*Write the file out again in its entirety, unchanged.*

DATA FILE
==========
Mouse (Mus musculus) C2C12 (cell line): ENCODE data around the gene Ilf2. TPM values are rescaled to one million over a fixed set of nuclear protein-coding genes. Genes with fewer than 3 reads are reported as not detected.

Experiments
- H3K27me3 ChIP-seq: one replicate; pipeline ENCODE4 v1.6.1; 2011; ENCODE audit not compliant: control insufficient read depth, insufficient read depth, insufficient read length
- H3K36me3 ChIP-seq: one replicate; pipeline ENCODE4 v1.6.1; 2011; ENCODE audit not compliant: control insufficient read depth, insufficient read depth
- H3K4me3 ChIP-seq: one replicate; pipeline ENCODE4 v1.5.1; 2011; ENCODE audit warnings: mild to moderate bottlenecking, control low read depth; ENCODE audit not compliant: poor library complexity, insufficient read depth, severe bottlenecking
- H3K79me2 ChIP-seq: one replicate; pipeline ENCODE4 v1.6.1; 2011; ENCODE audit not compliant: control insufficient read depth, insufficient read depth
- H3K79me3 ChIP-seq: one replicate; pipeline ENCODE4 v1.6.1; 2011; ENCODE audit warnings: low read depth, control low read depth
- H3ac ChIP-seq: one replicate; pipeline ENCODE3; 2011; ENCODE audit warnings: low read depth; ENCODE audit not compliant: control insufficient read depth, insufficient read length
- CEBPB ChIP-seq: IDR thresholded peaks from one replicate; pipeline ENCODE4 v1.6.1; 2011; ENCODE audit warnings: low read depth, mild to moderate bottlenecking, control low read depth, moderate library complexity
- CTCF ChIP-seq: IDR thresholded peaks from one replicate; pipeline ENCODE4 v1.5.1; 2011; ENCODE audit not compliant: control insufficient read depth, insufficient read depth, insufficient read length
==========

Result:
Mouse (Mus musculus) C2C12 (cell line): ENCODE data around the gene Ilf2. TPM values are rescaled to one million over a fixed set of nuclear protein-coding genes. Genes with fewer than 3 reads are reported as not detected.

Experiments
- H3K27me3 ChIP-seq: one replicate; pipeline ENCODE4 v1.6.1; 2011; ENCODE audit not compliant: control insufficient read depth, insufficient read depth, insufficient read length
- H3K36me3 ChIP-seq: one replicate; pipeline ENCODE4 v1.6.1; 2011; ENCODE audit not compliant: control insufficient read depth, insufficient read depth
- H3K4me3 ChIP-seq: one replicate; pipeline ENCODE4 v1.5.1; 2011; ENCODE audit warnings: mild to moderate bottlenecking, control low read depth; ENCODE audit not compliant: poor library complexity, insufficient read depth, severe bottlenecking
- H3K79me2 ChIP-seq: one replicate; pipeline ENCODE4 v1.6.1; 2011; ENCODE audit not compliant: control insufficient read depth, insufficient read depth
- H3K79me3 ChIP-seq: one replicate; pipeline ENCODE4 v1.6.1; 2011; ENCODE audit warnings: low read depth, control low read depth
- H3ac ChIP-seq: one replicate; pipeline ENCODE3; 2011; ENCODE audit warnings: low read depth; ENCODE audit not compliant: control insufficient read depth, insufficient read length
- CEBPB ChIP-seq: IDR thresholded peaks from one replicate; pipeline ENCODE4 v1.6.1; 2011; ENCODE audit warnings: low read depth, mild to moderate bottlenecking, control low read depth, moderate library complexity
- CTCF ChIP-seq: IDR thresholded peaks from one replicate; pipeline ENCODE4 v1.5.1; 2011; ENCODE audit not compliant: control insufficient read depth, insufficient read depth, insufficient read length